By Martin Cleary
Theresa Kavanagh has faced dozens of athletic challenges involving snow, ice, water and roads, and conquered them all one way or another.
She has shown determination, grit and stamina more than 150 times in a wide variety of community and international events, including the Gatineau Loppet, the Winterlude Triathlon, Ironman competitions in the United States, the Bushtukah Bring on the Bay 3K Open Water Swim and the Boston Marathon (three times).
And now she’s days away from focusing on her ultimate athletic adventure – hiking up the highest mountain and volcano in Africa.
Kavanagh, the Ottawa city councillor for Ward 7 Bay, and husband Alex Cullen will be part of a group of 17 Ottawa residents travelling to Tanzania to hike up and down Mount Kilimanjaro, which is 5,895 metres (19,341 feet) above sea level.
The Ottawa team will fly from Montreal to Doha, Qatar and then take a second flight to the Kilimanjaro region. The six-day journey up Mount Kilimanjaro begins Aug. 1 and the hikers are scheduled to reach the top on Aug. 6. It will only take two days to descend the mountain.
“I’m nervous. I’m scared,” Kavanagh said in a phone interview this week.
But Kavanagh, who regularly runs, cycles or cross-country skis in her neighbourhood and competes in a wide mix of sporting challenges, has talked to many people about hiking up Kilimanjaro and balances her concerns with some confidence.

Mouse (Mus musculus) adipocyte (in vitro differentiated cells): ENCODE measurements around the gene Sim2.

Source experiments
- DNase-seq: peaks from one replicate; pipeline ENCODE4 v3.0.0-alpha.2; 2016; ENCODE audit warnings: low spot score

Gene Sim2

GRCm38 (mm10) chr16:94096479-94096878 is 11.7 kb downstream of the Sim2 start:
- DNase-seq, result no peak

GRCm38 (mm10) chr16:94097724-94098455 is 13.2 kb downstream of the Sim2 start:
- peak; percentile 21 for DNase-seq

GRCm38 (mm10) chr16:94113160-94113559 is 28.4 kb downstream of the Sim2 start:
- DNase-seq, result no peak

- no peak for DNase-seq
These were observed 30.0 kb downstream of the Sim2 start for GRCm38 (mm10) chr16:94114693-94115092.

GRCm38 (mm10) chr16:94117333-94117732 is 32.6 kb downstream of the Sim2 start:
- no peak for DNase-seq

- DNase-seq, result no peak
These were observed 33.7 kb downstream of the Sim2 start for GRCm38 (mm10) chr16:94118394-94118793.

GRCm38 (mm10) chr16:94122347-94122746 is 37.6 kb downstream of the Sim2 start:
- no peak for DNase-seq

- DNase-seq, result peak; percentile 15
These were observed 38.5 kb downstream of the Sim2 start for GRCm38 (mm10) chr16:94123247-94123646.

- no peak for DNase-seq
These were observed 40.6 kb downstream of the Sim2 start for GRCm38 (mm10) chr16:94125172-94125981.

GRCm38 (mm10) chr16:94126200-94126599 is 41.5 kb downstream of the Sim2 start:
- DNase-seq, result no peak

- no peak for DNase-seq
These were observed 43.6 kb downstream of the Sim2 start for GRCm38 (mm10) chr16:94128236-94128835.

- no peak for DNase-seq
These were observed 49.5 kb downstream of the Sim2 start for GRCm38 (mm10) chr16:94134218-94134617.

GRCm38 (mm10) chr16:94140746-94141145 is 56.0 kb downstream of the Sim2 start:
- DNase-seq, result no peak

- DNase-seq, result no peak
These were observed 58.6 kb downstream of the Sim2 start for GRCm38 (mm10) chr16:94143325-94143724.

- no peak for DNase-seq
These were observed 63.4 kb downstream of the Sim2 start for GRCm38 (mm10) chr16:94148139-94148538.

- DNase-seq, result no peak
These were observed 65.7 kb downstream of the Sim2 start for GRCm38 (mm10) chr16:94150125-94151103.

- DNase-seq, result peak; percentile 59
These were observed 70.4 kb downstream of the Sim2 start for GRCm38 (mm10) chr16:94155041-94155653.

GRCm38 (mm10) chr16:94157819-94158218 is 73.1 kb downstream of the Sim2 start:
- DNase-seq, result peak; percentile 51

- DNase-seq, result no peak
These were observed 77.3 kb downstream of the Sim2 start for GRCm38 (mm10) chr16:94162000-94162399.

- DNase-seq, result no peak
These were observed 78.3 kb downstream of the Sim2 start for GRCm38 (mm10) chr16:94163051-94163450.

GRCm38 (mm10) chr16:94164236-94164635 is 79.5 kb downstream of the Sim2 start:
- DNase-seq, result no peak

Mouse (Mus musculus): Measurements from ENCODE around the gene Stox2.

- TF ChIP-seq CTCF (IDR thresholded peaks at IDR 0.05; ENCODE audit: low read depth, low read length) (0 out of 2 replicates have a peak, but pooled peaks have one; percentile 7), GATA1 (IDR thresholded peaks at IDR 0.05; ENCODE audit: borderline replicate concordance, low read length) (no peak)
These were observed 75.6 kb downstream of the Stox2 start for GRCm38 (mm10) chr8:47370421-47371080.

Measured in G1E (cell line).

“It’s not exactly mountain climbing. It’s a long, slow hike. There’s a lot of walk, walk, walk and up, up, up,” explained Kavanagh, 65, who will boldly progress through the unique exercise with her walking poles. “The biggest challenge will be the altitude and altitude sickness.
“We’re taking the longest, slowest route. That will help us get used to the altitude.”
If she’s hit with altitude sickness, she’ll fight that with medication. She also has protected herself by getting vaccines against cholera, hepatitis and typhoid.
Hiking up Mount Kilimanjaro will be unlike any athletic test she has accepted in the past. All her previous running, skiing, swimming and skating challenges have been restricted to one day and staged over one and five hours.
Her dedicated training and competition schedules, which includes two road races and one ski marathon this year, will certainly serve her well in her mountain hiking. But she has added a lot of climbing to her training as well to simulate her Tanzanian trek.
Hiking in the Gatineau Hills on the weekend or up the Carlington Park hill during the week are solid training expeditions for Kavanagh. In the winter, she spent a lot of time climbing stairs inside buildings.
“Anything to go up and down was helpful,” she said. “Carlington Hill is my favourite spot. I’ll do my morning workout there for an hour and then go to work.”
Bringing the right clothing and camping equipment to Mount Kilimanjaro will be as important as the physical training.
When the hikers gather at the base of the mountain, which is just south of the equator, to start their climb, it will feel like it’s summer. But as they move up Mount Kilimanjaro through the bushlands, rainforest, heather, the alpine desert and into Arctic conditions, it will seem like winter.